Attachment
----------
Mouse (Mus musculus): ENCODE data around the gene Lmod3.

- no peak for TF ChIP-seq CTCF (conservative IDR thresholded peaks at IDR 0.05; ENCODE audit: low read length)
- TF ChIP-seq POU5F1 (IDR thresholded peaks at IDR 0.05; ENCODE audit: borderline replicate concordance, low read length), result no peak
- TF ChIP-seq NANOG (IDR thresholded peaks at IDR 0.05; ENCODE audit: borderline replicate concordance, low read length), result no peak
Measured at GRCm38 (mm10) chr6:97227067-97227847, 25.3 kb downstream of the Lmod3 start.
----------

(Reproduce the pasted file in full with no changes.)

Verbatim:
Mouse (Mus musculus): ENCODE data around the gene Lmod3.

- no peak for TF ChIP-seq CTCF (conservative IDR thresholded peaks at IDR 0.05; ENCODE audit: low read length)
- TF ChIP-seq POU5F1 (IDR thresholded peaks at IDR 0.05; ENCODE audit: borderline replicate concordance, low read length), result no peak
- TF ChIP-seq NANOG (IDR thresholded peaks at IDR 0.05; ENCODE audit: borderline replicate concordance, low read length), result no peak
Measured at GRCm38 (mm10) chr6:97227067-97227847, 25.3 kb downstream of the Lmod3 start.